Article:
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I also had the pleasure of meeting the Millennial founders of Girl UNinterrupted, Zhanina Boyadzhieva and Juliet Chun. Girl UNinterrupted began as a survey to understand the gap between young female architects/designers and their counterparts to create a more equitable workplace. Both Zhanina and Juliet are working on expanding to various cities around the country. Millennial women are changing conversation regarding workplace structure. They are demanding more responsibility, asking for flexibility, and seeking transparency with autonomy. Girl UNinterrupted challenges architecture firms to better their environments and foster their female colleagues’ full potential. Millennial women are not just changing the workplace, they are disrupting real estate and fostering new connections such as real estate and art.

Emily Isenberg is a force to be reckoned with, she takes place making to another level. Isenberg Projects has worked on “over 100 pop-ups, public art projects, food and retail concepts” over the past year. Emily has a desire to promote experiential marketing and has utilized art as a bridge between communities. She left me wondering how we can bring more art into the fold of real estate development. When I asked her how to convince clients to integrate art, her response was data. Her answer should have been a no brainer to me as Millennials do love data. She reminded me that taking our love of data and synthesizing the information to make it relatable and relevant are how minds can be changed. Emily’s insights were some of my largest takeaways from ULI and realizing my potential as a Millennial female in the industry.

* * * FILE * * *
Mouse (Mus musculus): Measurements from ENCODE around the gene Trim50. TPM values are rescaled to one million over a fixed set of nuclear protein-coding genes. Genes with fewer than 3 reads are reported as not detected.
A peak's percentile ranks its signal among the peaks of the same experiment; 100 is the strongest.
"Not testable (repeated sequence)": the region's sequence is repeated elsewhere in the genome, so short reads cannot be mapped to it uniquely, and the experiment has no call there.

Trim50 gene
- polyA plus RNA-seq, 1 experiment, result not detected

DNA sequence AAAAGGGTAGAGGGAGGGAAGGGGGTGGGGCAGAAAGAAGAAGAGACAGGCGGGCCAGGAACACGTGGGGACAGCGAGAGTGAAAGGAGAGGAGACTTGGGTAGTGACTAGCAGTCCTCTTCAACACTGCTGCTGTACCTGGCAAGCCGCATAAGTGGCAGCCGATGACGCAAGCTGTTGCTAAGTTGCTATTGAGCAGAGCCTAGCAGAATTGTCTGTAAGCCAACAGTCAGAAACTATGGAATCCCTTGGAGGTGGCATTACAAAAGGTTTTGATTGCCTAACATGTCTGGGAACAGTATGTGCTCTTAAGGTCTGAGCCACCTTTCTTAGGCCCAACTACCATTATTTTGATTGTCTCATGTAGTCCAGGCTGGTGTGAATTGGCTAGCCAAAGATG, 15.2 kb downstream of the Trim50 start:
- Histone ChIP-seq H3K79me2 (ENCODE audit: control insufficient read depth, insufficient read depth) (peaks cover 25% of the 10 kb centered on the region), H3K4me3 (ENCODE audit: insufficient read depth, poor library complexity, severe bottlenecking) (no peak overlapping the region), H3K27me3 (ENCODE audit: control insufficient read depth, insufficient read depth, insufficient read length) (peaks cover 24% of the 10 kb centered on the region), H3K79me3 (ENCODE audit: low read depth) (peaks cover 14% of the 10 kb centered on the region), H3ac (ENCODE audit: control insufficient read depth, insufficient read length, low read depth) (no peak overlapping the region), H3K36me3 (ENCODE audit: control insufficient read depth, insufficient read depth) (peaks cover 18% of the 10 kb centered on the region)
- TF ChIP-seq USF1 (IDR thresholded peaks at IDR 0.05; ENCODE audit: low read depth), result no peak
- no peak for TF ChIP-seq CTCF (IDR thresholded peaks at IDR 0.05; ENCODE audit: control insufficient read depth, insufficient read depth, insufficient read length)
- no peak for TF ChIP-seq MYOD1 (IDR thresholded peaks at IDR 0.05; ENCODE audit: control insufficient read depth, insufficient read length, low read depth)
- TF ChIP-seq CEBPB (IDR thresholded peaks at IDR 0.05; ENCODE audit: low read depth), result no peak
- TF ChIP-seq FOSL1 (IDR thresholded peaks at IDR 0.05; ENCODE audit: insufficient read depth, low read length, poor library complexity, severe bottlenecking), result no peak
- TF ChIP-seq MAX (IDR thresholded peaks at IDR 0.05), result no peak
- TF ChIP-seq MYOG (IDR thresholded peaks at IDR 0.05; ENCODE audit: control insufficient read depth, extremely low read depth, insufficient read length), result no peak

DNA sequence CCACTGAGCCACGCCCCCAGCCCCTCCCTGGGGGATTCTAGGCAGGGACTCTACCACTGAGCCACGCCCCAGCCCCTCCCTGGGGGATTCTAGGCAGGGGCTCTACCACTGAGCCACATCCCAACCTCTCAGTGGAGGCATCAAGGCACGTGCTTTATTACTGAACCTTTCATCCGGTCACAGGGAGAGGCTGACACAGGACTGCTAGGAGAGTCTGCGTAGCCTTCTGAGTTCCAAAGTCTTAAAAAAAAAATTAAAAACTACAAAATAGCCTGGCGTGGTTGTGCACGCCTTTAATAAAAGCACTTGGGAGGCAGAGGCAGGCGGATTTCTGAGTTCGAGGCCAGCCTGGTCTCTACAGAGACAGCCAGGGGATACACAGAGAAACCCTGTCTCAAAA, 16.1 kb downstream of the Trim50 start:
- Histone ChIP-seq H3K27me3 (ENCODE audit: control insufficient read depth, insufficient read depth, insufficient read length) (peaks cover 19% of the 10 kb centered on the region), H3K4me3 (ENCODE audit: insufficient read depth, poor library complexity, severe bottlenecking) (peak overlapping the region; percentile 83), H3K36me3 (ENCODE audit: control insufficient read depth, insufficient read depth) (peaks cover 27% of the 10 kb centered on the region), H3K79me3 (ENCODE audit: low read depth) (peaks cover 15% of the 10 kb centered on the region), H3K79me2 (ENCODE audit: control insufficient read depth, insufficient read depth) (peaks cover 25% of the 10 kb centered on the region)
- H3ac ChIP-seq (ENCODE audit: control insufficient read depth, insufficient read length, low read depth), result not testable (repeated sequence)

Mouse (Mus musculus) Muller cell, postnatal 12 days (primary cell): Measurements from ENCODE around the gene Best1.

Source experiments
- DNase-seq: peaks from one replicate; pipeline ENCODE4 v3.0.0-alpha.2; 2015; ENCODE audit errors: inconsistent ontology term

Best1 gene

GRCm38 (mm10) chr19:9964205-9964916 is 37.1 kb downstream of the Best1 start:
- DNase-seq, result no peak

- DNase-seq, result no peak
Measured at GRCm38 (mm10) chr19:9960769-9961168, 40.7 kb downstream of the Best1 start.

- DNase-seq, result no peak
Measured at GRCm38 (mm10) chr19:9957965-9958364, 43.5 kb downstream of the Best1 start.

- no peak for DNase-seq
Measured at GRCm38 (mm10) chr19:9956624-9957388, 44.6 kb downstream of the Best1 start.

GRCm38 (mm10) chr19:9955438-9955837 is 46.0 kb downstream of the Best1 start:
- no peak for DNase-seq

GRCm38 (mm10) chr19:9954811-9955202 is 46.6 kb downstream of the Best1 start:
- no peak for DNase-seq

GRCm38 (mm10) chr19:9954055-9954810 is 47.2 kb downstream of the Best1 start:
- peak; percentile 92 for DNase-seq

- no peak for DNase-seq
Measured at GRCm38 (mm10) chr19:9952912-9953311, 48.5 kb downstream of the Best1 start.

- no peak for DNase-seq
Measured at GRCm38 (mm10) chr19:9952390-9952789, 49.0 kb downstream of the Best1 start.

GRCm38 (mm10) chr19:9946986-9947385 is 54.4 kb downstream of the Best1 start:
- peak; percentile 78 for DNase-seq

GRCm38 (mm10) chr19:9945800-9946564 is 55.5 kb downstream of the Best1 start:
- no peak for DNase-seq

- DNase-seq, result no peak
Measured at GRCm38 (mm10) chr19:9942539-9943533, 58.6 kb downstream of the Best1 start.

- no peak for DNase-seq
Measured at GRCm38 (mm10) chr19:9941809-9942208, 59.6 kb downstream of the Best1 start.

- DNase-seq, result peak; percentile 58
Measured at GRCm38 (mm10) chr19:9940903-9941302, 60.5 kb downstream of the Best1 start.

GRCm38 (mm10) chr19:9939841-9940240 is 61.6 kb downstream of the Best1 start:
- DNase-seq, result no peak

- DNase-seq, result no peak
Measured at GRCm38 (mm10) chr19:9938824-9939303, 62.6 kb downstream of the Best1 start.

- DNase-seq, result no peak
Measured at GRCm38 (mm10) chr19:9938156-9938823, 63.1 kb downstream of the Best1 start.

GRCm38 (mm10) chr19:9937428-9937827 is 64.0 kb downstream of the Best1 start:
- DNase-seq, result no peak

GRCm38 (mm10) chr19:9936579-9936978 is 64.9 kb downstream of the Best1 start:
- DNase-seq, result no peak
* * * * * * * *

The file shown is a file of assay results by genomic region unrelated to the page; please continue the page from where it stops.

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The opportunity to experience the ULI fall meeting as a Millennial was incredible. There were so many opportunities to learn about Millennials in the host city, find a mentor, and see other Millennials in action. Additionally, widening the scope to more markets and understanding applicability of other industries to real estate is important. Buying a home or owning a home is no longer the same rite of passage it used to be for generations prior. Homes are becoming footprints, unique experiences, places of gathering, and investments in a lifestyle. The ULI fall meeting helped solidify the importance of mind share to be a better Millennial professional and individual.

Articles:

  1. https://www.forbes.com/sites/celinnedacosta/2018/05/25/the-millennial-workforce-needs-mentors-not-managers/#12f9beee127a
  2. https://giwps.georgetown.edu/wp-content/uploads/2017/08/Women-Millennials-and-the-Future-Workplace.pdf
  3. https://www.forbes.com/sites/sarahlandrum/2017/08/29/an-inside-look-at-millennials-love-of-data/#7ba63495271e